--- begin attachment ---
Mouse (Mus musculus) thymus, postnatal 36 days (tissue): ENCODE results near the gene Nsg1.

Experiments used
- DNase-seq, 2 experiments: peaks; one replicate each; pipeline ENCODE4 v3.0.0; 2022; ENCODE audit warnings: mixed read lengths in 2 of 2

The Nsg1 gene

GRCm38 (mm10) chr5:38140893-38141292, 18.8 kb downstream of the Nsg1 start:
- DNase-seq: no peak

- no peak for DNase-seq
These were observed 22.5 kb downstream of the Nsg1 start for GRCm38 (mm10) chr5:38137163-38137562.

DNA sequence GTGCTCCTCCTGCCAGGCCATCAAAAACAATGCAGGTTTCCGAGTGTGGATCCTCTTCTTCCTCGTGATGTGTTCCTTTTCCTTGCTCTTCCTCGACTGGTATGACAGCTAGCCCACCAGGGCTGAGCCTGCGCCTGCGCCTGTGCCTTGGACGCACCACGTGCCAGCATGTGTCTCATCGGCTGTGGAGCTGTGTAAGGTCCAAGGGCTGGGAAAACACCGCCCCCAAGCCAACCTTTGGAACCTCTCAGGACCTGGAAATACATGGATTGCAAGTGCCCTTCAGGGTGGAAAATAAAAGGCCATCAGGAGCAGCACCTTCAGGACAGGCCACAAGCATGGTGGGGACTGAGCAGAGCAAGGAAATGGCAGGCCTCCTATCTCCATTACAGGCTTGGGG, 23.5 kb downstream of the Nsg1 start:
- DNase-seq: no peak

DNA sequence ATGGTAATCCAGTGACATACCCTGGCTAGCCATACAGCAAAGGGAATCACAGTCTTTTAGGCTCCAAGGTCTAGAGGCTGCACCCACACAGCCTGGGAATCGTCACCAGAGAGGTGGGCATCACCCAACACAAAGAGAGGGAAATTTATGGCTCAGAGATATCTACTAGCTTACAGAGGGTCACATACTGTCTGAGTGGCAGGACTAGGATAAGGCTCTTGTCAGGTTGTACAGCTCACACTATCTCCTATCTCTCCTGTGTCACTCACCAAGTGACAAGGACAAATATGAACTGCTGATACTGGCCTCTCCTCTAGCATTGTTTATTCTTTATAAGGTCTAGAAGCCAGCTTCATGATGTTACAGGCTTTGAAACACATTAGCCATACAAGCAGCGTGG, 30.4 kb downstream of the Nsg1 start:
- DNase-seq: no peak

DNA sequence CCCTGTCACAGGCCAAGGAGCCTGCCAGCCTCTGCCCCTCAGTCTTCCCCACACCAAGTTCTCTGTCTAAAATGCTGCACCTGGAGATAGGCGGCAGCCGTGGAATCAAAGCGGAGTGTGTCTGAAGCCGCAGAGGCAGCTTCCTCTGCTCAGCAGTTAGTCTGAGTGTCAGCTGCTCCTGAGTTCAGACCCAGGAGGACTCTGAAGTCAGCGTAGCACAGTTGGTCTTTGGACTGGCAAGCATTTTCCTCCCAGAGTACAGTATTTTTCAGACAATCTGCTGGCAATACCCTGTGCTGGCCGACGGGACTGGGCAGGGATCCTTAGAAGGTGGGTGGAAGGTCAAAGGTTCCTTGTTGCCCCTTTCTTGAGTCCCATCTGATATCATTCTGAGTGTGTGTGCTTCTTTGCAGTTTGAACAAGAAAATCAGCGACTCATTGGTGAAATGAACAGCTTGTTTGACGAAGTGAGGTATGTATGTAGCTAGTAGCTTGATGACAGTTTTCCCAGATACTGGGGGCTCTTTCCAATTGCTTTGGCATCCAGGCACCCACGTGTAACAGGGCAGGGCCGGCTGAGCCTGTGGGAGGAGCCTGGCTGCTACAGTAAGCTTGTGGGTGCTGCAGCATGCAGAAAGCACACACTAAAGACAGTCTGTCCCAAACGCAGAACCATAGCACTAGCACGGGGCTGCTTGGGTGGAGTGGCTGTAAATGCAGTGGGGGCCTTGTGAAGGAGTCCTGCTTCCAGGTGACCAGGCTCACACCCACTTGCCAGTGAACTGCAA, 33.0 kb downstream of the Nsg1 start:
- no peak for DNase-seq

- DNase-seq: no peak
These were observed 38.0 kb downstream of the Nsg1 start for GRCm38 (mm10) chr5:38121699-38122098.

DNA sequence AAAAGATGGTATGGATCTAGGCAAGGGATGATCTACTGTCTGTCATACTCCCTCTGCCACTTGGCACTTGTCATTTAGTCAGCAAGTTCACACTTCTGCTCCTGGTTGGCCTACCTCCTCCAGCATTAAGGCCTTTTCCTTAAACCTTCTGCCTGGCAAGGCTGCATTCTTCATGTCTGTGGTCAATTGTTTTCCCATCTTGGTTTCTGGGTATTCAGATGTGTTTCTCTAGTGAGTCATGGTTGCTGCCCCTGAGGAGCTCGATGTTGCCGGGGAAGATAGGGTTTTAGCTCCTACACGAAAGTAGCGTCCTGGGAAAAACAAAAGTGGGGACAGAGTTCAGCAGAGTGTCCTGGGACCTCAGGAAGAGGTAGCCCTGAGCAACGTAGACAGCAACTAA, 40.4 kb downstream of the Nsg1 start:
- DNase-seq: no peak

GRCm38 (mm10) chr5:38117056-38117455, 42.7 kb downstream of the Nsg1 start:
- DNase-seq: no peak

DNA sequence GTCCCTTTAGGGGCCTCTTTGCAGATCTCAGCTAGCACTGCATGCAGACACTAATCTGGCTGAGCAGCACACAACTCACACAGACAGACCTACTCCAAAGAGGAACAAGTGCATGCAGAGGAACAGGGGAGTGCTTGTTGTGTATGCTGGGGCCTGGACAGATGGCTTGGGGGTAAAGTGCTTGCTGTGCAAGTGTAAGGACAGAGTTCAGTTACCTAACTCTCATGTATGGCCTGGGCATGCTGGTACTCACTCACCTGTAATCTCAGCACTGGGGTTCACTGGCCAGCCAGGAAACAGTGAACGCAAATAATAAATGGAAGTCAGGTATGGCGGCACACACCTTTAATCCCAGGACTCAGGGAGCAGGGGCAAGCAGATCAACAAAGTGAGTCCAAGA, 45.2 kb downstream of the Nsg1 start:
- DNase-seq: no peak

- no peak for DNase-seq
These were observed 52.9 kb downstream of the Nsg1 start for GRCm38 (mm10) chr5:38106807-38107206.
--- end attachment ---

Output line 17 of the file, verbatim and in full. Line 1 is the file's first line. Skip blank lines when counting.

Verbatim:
DNA sequence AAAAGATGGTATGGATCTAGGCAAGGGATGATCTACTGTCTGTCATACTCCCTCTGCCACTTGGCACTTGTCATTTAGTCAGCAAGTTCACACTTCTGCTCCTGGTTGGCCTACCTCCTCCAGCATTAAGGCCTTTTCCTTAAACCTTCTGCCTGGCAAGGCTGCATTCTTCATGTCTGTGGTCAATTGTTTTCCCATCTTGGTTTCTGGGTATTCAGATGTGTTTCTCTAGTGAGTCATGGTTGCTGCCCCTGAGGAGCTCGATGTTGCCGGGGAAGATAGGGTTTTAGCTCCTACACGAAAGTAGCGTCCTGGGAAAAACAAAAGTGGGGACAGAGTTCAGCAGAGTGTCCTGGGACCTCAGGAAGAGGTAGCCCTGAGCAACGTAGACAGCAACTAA, 40.4 kb downstream of the Nsg1 start: